08/07/2014 04:36 pm ET Updated Oct 07, 2014

The Word We Don't Want our Kids to Rely On

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I was special for a long time when I was a child. I was special because of my blonde hair and blue eyes. I was special because I looked like Great-Grandma Stella. Because my Grandma told me that I was a unique gift from God. I was special because I was a Canadian girl in an American school. Because I won the writing contest. I was also special because I was hearing impaired.

I could go on. It was a lot of special.

But when I thought about it, everyone else was special too. For various reasons, everyone I knew would get plunked with the "special" label. And I wasn't the only 4th grader to stop and say, "Hey wait a minute, which one of us is actually the special one here?" After all, isn't being special supposed to mean you offer up some unique attribute? We can't ALL be special, right?

As I got older, I was special for new reasons. The fact that I liked to write. My struggles with mental illness. Various interests and talents that half a million other people shared too. I was special for what people told me was fearlessness and determination. Those people were my friends, my family, the odd professor or employer.

By that point, I had stopped investing in the hopes that I was actually special. I quickly learned that what people meant to say was not that I possessed some uniqueness that would propel me into the world with a slew of advantages over the "unspecial" minions around me -- but that I was special to them.

We tell our kids and teenagers all the time that they are special. We do. We tell them they are unique and we work to boost their self-esteem. We want them to be propelled into the world thinking they have advantages over others because of who they are. But what are the downfalls? Do our kids think they are... too unique? Too special? Worthy over others? Entitled over others? When we tell our youth they are special, are we specifying what it is we mean?

We tell our children they can do anything, be anything and accomplish anything. Do we prepare them for what happens when they fail? Because walking into the big bad world with the idea of superiority and the complete confidence of those behind you who said "you're special, you can do anything," we may be forgetting to add that 'you can do anything' doesn't mean that you are better than everyone else. Instead, it means I see in you the ability to work hard to accomplish what you want to. Not, "your endless talent will carry you."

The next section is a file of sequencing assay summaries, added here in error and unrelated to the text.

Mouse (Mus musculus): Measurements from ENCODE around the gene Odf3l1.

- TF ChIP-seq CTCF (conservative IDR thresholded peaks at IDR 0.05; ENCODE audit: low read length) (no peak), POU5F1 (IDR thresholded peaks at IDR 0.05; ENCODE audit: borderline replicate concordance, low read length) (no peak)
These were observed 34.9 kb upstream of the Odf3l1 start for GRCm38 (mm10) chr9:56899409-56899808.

Because in the real world, it won't. There are 20 other people just as talented up for the same job. In the real world, you can't put 'special' on your resume, or use it in self-defense. In the real world, if the only thing you were ever told was that you are special and unique, you are screwed. Because everyone and their uncle is also 'special and unique.'

What should we tell our kids?

Help your kids hone their own self confidence naturally. Allow the natural consequences of hard work and talent to pay off. They are getting an A in math because they work hard, and they are learning because they are paying attention in school. They are learning to be very good at math. Their teacher chose their drawing for the wall at school because they worked hard on that drawing and it seems they have a talent for art when they put forth an effort.

In other words, emphasizing the work our kids do and the effort and care they put to something is what teaches them that they can accomplish things. "Special,'"and "talent" implies they don't have to work for things, that things should come naturally. And when things don't come naturally, our kids are awfully confused. What happens when they don't do well on that math test? When they get to college, and their art isn't on the wall because everyone's art is THAT good, they are at a loss.

We cannot tell our youth "you are unique, and others are not. You hold the advantage." We can tell them they are special to us, that every person is unique in their own ways, but that many people share similar attributes and talents. And that what truly pays off is passion, hard work and perseverance. Our kids are going to fail. Some things will truly not be their game, and they won't always win at the things that are. If what they hold to be true is that they are special, every loss will be personal. Every loss will be a blow to what they believed was the existence of some untouchable force within them. Confidence is not built by weakening those around our kids and making comparisons, nor is it built by separating them from others on a pedestal. Instead, it is built by sharing our own belief in their passions and efforts with them and allowing our kids to experience the effects of their efforts for themselves.